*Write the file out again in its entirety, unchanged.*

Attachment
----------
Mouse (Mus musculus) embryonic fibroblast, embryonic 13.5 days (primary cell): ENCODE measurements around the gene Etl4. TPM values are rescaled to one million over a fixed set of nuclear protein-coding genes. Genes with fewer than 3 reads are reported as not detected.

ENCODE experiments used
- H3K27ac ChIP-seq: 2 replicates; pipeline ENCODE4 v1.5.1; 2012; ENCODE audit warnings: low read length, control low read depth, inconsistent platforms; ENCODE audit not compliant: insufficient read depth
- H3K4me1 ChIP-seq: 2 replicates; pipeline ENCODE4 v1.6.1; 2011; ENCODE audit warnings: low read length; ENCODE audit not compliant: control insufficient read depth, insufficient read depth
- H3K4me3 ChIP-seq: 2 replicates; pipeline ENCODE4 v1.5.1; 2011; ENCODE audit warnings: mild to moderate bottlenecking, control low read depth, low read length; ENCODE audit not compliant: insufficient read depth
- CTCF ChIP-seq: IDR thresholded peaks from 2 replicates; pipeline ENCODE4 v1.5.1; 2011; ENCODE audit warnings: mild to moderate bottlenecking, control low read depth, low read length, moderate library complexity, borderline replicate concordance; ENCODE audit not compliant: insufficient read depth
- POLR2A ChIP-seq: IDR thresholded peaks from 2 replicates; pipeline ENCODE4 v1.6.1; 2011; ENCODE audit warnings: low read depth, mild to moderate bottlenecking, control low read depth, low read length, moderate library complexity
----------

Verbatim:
Mouse (Mus musculus) embryonic fibroblast, embryonic 13.5 days (primary cell): ENCODE measurements around the gene Etl4. TPM values are rescaled to one million over a fixed set of nuclear protein-coding genes. Genes with fewer than 3 reads are reported as not detected.

ENCODE experiments used
- H3K27ac ChIP-seq: 2 replicates; pipeline ENCODE4 v1.5.1; 2012; ENCODE audit warnings: low read length, control low read depth, inconsistent platforms; ENCODE audit not compliant: insufficient read depth
- H3K4me1 ChIP-seq: 2 replicates; pipeline ENCODE4 v1.6.1; 2011; ENCODE audit warnings: low read length; ENCODE audit not compliant: control insufficient read depth, insufficient read depth
- H3K4me3 ChIP-seq: 2 replicates; pipeline ENCODE4 v1.5.1; 2011; ENCODE audit warnings: mild to moderate bottlenecking, control low read depth, low read length; ENCODE audit not compliant: insufficient read depth
- CTCF ChIP-seq: IDR thresholded peaks from 2 replicates; pipeline ENCODE4 v1.5.1; 2011; ENCODE audit warnings: mild to moderate bottlenecking, control low read depth, low read length, moderate library complexity, borderline replicate concordance; ENCODE audit not compliant: insufficient read depth
- POLR2A ChIP-seq: IDR thresholded peaks from 2 replicates; pipeline ENCODE4 v1.6.1; 2011; ENCODE audit warnings: low read depth, mild to moderate bottlenecking, control low read depth, low read length, moderate library complexity